On March 1, 1982, Lyles filed his appeal to the Board, complaining that he had been suspended without pay for 22 days. On March 17, while the appeal was pending, the Postal Service was ordered under grievance procedures, to pay Lyles for his loss of 8 days' pay on the initial emergency suspension, " [w]ithout prejudice to either party on any subsequent discipline arising from the instant case." The Postal Service then moved that the appeal before the Board be dismissed, since it no longer had appellate jurisdiction--there remaining only a total suspension of 14 days without pay that was now the subject of Lyles' appeal. Lyles had been advised by the Board that there was a jurisdictional issue and had been provided further opportunity to show jurisdiction, but he made no further offering.

On April 17, 1982, the hearing officer for the Board held that it had no jurisdiction to hear the appeal, in the light of the uncontroverted evidence that the earlier 8-day suspension had been cancelled without past or future consequence, so that the total suspension did not exceed 14 days. Lyles' appeal was therefore dismissed, a ruling upheld by the Board upon further administrative review.

Judicial review of the Board's action (except in cases of alleged discrimination) is statutorily limited, for the Board's action, findings, or conclusions may not be set aside unless

(1) arbitrary, capricious, an abuse of discretion, or otherwise not in accordance with law;

(2) obtained without procedures required by law, rule, or regulation having been followed; or

(3) unsupported by substantial evidence [.]

5 U.S.C. § 7703(c). Further, "administrative interpretations of statutory terms are given important but not controlling significance." Batterton v. Francis, 432 U.S. 416, 424, 97 S. Ct. 2399, 2405, 53 L. Ed. 2d 448 (1977).

The Board interprets the regulation, 5 C.F.R. Sec. 1201.3(a) (3), limiting its appellate jurisdiction to review of agency disciplinary actions based on "suspensions for more than 14 days", as to confer jurisdiction upon it only when the effective suspension complained of is of more than 14 days.1  In the Board's view, the previous emergency 8-day suspension, which was cancelled without past or future consequence and for which the employee was awarded full back pay, is of no significance for purposes of Board review of adverse administrative action, since in fact the employee Lyles had no further right to relief as to it at the time the Board dismissed his appeal.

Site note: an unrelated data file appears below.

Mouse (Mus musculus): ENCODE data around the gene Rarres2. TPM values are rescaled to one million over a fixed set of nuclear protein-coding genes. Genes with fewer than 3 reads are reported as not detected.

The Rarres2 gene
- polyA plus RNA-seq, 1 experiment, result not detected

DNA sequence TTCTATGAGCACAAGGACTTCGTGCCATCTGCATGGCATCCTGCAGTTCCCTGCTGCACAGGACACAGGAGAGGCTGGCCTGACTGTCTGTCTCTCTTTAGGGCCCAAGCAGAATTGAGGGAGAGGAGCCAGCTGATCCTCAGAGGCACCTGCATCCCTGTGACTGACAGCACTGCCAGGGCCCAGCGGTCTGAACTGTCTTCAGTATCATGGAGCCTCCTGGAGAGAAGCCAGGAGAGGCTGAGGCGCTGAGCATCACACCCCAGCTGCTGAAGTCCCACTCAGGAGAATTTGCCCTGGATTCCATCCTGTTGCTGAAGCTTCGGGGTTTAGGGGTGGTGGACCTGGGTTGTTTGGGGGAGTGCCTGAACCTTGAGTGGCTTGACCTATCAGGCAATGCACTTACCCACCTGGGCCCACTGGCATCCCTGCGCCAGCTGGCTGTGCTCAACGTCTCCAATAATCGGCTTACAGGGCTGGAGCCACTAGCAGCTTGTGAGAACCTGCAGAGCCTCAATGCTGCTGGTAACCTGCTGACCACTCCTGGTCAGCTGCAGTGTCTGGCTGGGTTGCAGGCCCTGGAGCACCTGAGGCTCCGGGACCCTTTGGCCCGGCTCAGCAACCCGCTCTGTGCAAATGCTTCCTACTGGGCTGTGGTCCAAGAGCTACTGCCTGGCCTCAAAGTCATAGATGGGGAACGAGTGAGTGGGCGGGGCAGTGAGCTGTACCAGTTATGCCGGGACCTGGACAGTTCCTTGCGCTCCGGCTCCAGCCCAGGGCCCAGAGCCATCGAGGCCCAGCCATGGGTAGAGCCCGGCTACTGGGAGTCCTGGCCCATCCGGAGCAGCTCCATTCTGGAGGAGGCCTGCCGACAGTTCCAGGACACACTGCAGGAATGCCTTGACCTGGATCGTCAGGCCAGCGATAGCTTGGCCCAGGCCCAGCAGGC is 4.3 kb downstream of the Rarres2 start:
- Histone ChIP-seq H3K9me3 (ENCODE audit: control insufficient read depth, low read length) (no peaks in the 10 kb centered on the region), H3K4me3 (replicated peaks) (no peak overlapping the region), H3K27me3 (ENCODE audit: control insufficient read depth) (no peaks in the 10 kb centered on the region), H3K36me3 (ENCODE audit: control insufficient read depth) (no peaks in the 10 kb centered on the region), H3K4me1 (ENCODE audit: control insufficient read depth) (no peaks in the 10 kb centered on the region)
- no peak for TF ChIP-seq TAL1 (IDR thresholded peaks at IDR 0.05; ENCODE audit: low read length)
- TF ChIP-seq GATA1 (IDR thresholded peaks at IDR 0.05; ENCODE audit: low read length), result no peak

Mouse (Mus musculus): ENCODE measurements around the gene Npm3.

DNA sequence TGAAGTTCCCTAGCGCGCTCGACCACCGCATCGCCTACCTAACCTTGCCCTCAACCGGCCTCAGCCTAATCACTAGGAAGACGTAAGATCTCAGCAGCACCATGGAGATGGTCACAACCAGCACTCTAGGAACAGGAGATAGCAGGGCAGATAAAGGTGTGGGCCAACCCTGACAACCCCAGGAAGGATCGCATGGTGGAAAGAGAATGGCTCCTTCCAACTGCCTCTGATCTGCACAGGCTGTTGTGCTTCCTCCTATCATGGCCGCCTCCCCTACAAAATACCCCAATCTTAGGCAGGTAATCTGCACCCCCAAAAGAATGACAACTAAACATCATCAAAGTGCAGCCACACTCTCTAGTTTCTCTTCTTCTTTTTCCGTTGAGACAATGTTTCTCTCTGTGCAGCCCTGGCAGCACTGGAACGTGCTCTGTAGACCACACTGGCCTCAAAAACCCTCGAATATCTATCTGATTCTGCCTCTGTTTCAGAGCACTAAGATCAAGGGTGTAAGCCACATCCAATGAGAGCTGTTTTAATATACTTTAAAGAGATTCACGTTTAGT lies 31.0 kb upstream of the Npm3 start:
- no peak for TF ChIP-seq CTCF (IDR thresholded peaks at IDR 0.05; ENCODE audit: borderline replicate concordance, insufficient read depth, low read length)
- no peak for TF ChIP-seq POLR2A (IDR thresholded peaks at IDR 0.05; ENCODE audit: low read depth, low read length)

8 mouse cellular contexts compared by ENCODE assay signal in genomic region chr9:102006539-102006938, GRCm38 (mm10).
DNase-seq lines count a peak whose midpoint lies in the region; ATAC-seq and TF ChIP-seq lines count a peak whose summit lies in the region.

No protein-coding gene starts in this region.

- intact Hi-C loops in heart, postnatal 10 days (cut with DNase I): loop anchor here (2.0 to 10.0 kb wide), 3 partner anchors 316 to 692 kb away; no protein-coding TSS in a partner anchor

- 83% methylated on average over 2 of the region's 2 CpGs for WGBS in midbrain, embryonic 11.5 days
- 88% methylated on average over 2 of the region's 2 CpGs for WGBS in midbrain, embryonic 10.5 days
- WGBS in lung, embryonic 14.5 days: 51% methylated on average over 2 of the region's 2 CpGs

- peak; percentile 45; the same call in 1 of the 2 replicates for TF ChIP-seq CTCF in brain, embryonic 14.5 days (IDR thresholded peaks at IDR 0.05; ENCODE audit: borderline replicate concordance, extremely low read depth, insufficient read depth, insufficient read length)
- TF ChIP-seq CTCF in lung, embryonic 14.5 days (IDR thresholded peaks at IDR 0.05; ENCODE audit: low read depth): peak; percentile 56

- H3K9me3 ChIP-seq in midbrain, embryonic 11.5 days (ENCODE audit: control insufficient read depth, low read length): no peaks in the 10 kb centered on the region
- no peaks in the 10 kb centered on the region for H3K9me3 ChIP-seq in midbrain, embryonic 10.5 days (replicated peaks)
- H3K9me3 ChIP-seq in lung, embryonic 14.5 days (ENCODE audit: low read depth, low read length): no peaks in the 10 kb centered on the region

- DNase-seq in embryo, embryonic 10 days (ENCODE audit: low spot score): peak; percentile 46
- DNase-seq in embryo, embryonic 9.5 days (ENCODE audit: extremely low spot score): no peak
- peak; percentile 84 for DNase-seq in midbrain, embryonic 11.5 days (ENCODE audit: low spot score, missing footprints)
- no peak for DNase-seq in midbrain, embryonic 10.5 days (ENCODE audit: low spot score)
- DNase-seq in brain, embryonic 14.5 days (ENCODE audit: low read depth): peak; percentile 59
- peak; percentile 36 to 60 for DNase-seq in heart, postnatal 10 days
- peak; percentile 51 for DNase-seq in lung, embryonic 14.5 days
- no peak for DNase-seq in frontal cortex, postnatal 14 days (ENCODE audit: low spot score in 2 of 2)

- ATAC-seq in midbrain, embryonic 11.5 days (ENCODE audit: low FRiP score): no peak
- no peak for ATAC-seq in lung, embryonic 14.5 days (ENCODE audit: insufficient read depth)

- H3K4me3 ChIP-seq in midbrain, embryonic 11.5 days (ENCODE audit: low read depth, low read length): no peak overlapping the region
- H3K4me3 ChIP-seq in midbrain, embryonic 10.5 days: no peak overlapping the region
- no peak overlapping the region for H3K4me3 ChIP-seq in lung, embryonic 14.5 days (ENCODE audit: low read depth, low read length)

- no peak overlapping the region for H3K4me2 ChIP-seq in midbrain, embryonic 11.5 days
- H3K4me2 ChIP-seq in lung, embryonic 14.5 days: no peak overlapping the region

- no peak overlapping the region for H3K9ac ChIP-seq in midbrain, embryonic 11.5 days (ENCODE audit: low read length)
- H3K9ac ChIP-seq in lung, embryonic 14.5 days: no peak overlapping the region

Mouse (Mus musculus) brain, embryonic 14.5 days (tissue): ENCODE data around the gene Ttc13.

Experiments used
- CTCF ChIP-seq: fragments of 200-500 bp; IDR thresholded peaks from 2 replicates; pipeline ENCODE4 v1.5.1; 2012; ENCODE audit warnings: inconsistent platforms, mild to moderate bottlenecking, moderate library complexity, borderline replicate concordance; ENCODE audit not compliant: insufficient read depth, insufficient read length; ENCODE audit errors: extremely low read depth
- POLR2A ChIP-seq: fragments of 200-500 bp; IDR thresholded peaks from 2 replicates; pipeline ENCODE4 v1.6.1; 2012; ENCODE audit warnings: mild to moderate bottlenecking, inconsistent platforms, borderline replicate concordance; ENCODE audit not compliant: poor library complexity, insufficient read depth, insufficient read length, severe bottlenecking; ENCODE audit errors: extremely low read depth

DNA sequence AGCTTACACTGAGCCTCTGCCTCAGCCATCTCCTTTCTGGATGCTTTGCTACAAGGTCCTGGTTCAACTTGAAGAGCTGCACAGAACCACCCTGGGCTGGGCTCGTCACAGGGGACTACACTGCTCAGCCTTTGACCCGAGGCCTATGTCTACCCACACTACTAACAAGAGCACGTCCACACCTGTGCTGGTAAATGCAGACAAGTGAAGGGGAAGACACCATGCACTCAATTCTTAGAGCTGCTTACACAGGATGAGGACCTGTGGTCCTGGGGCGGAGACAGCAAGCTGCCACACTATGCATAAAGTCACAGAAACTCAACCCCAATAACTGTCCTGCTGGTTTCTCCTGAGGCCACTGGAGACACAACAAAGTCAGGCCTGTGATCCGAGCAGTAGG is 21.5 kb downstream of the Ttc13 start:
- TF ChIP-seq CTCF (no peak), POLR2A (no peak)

The Board's factual finding that only one effective 14-day suspension is now at issue is supported by substantial evidence. Its interpretation of the regulation is consistent with its wording and with the statutory provisions under which prescribed, 5 U.S.C. §§ 7511-14. Relevantly, as to suspensions, the statutory provisions provide Board review only for those of more than fourteen days--contrary to the distinctly different merely intra-agency review provided for "a suspension for 14 days or less", 5 U.S.C. § 7502, that is separately regulated by 5 U.S.C. §§ 7501-04. We are thus unable to find the Board's action in dismissing the employee's appeal to be "arbitrary, capricious, an abuse of discretion, or otherwise not in accordance with law", 5 U.S.C. § 7703(c) (1), so as to be subject to reversal on judicial review.

Accordingly, we AFFIRM the Board's ruling that dismissed the petitioner Lyles' appeal to it.



The regulation was prescribed pursuant to Congressional authorization, 5 U.S.C. §§ 7513(a), 7514, to regulate suspensions for more than 14 days, Sec. 7512(2) and other more serious disciplinary actions regulated by 5 U.S.C. §§ 7511-14